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In 2008, our ED administered an average of 245 doses of vancomycin per month. Currently there is no consistency in the ED practice in regards to vancomycin dosing. In 2009, the IDSA put forth new recommendations for vancomycin dosing in order to achieve therapeutic levels more rapidly. It has been hypothesized that if therapeutic levels are reached more rapidly then patients will in turn have better clinical outcomes and that the development of resistant organisms will be decreased. Methicillin resistant Staphylococcus aureus (MRSA) has emerged as one of the most deadly pathogens that are currently plaguing our patient population. Vancomycin is one of only a few antibiotics that are effective for treating MRSA. It is imperative that the ED physicians consistently and correctly dose vancomycin in order to give the patients the best chance to fight infection while helping to prevent further resistance in this already highly resistant organism. It is believed this study will reveal that the new dosing recommendations by the IDSA will lead to the achievement of therapeutic levels more rapidly. This information will in turn help to convince ED physicians that a change in current clinical practice is warranted and ultimately lead to better clinically outcomes for the patients.
Recently, the Infectious Disease Society of America (IDSA) has released new dosing recommendations for intravenous (IV) vancomycin. These new recommendations suggest administering an initial dose of 25-30 mg/kg of vancomycin as opposed to 10-15 mg/kg which is more traditionally done. Currently in the Emergency Department (ED) some practitioners are using the new IDSA dosing recommendations for vancomycin, while other practitioners have not changed their clinical practice. There is currently little data available to suggest that implementing these new vancomycin dosing regimens in the ED will achieve therapeutic vancomycin levels more rapidly than our traditional dosing practice.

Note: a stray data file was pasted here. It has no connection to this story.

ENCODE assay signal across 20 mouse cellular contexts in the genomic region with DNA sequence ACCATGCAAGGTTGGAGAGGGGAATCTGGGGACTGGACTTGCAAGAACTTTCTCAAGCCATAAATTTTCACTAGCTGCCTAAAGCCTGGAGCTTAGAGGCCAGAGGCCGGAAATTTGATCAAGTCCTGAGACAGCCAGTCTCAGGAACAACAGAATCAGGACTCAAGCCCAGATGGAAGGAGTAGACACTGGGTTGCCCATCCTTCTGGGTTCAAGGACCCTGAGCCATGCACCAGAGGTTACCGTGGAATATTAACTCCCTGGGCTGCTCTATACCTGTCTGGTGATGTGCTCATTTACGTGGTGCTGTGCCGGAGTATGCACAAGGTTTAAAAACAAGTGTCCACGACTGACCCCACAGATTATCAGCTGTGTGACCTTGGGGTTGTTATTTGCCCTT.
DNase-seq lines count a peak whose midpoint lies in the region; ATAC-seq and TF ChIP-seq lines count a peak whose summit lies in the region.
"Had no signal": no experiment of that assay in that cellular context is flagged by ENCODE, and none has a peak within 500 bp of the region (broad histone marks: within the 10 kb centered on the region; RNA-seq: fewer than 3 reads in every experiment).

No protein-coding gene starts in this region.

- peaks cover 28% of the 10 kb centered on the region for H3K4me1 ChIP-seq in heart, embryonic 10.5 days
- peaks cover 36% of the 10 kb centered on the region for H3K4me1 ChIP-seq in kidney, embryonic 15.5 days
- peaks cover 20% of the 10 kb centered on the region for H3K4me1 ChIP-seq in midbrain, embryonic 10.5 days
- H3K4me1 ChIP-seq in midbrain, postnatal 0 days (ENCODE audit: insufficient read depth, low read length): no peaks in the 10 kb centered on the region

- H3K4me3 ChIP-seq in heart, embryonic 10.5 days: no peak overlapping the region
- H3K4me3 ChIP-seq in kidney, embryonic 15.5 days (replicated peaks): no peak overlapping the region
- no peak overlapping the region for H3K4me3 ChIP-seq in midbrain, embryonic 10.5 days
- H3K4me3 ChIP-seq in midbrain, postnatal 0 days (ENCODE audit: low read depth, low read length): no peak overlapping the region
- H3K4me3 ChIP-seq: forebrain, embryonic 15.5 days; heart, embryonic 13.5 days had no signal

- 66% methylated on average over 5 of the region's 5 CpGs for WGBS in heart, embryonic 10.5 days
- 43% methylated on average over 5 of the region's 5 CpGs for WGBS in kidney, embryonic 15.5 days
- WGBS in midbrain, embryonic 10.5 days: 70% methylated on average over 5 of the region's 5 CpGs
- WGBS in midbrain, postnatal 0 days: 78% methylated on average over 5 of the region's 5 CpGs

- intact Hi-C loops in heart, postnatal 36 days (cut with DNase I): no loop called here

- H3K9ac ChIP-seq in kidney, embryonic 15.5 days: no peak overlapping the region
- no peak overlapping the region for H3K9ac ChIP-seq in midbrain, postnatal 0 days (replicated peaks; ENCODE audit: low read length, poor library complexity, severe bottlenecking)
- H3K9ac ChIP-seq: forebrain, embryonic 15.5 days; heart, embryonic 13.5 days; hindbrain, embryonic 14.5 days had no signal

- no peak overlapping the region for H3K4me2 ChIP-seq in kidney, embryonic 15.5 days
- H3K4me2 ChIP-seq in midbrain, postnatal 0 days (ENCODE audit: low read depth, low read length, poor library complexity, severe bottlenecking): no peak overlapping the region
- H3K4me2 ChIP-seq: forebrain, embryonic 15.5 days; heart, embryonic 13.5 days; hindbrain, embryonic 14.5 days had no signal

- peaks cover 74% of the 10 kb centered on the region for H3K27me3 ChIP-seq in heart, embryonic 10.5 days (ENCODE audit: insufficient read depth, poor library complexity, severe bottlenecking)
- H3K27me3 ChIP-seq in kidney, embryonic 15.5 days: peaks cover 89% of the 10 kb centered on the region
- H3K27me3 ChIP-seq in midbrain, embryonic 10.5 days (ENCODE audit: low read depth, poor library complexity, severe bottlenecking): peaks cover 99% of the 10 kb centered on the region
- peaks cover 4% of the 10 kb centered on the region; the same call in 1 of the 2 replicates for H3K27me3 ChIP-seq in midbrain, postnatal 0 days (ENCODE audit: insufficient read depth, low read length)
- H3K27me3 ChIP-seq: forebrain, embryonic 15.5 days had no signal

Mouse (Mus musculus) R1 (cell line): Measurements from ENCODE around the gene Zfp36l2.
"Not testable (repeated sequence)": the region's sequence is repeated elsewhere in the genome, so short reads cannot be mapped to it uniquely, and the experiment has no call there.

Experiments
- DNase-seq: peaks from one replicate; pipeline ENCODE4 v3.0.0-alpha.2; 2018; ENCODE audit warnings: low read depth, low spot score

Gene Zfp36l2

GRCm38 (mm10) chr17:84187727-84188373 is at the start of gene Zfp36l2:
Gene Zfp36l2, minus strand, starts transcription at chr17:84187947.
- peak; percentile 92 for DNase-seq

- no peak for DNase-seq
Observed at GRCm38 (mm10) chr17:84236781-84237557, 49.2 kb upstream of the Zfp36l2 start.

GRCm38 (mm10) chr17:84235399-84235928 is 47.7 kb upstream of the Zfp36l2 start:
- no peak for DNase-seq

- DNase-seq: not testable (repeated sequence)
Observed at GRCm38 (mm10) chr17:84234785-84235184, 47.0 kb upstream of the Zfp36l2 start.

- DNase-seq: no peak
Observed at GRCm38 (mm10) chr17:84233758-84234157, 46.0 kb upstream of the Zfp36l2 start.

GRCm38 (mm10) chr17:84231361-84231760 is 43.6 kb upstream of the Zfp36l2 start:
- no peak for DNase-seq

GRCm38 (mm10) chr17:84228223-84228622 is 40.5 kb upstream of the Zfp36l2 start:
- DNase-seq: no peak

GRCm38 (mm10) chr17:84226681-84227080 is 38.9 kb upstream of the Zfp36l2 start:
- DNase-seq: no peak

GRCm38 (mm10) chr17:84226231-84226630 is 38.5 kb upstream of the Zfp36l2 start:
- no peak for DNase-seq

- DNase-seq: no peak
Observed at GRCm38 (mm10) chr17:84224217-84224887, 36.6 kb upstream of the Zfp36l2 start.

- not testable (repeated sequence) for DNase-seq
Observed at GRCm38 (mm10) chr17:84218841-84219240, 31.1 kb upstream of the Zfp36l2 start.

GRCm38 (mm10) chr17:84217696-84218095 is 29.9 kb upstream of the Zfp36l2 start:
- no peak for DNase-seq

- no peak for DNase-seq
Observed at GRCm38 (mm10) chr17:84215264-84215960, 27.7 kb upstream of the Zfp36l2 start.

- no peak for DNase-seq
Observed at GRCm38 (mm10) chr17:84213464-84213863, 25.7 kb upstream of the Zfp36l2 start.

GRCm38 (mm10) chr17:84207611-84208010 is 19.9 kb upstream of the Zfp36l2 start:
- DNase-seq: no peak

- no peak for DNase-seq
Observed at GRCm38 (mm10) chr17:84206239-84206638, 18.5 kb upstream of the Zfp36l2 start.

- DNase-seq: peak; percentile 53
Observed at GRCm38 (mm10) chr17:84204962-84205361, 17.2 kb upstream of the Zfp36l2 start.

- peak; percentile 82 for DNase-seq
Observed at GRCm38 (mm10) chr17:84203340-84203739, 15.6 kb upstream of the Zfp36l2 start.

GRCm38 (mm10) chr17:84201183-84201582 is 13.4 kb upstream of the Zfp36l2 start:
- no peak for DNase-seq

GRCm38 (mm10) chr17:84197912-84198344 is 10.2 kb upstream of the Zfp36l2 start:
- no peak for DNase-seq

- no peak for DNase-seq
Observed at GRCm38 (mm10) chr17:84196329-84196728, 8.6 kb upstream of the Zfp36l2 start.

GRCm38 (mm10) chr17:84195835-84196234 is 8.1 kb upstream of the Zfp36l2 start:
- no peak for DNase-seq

Allocation: Randomized, Endpoint Classification: Efficacy Study, Intervention Model: Parallel Assignment, Masking: Open Label, Primary Purpose: Treatment
Chrisitana Care Health System-Christiana Hospital
Christiana Care Health Services
Published on BioPortfolio: 2014-08-27T03:12:11-0400
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Strains of the genus Enterococcus that are resistant to the antibiotic VANCOMYCIN. The enterococci become resistant by acquiring plasmids carrying genes for VANCOMYCIN RESISTANCE.
Nonsusceptibility of bacteria to the action of VANCOMYCIN, an inhibitor of cell wall synthesis.
Autoimmune disease characterized by subepidermal blisters and linear deposition of autoantibodies at the dermoepidermal junction. The accumulated autoantibodies are of IMMUNOGLOBULIN A and occasionally IMMUNOGLOBULIN G classes against epidermal BASEMENT MEMBRANE proteins. The dermatosis is sometimes associated with malignancies and use of certain drugs (e.g., VANCOMYCIN).
The transmission of infectious disease or pathogens. When transmission is within the same species, the mode can be horizontal or vertical (INFECTIOUS DISEASE TRANSMISSION, VERTICAL).
The amount time between exposure to an infectious agent and becoming symptomatic.
MRSA (methicillin-resistant Staphylococcus aureus)
MRSA (methicillin-resistant Staphylococcus aureus) is a family of bacteria with resistance to one or more major antibiotics. There are currently 17 different strains of MRSA. Two particular strains, EMRSA15 and EMRSA16 account for 96% of MRSA blood...
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